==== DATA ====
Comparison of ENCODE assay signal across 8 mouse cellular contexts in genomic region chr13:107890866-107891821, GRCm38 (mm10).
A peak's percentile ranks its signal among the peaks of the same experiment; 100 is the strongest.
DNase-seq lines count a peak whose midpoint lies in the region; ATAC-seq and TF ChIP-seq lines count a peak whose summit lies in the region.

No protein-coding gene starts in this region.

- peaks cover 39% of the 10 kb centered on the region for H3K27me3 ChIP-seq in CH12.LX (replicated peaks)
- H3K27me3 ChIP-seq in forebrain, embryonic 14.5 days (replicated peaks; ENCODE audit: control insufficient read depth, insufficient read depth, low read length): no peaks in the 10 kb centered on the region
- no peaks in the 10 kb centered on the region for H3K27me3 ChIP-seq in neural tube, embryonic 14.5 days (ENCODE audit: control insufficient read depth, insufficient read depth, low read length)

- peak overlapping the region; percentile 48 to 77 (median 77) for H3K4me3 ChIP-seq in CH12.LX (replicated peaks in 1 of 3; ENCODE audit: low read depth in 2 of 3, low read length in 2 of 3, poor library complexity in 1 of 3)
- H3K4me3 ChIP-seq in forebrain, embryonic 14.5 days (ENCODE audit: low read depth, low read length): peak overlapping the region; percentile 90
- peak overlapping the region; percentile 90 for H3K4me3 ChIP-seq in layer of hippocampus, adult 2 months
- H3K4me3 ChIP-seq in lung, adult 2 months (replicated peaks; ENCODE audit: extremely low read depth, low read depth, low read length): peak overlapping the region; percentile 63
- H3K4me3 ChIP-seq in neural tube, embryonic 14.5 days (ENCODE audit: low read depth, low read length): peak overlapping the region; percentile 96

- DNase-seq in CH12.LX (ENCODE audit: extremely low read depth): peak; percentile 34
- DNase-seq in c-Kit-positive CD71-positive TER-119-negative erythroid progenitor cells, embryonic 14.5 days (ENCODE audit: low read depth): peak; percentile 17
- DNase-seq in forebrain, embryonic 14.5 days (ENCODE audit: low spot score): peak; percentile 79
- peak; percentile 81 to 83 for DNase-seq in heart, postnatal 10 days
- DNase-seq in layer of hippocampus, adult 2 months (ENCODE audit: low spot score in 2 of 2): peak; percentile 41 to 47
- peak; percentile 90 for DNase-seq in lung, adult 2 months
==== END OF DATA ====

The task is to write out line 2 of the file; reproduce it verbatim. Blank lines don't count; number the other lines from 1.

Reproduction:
A peak's percentile ranks its signal among the peaks of the same experiment; 100 is the strongest.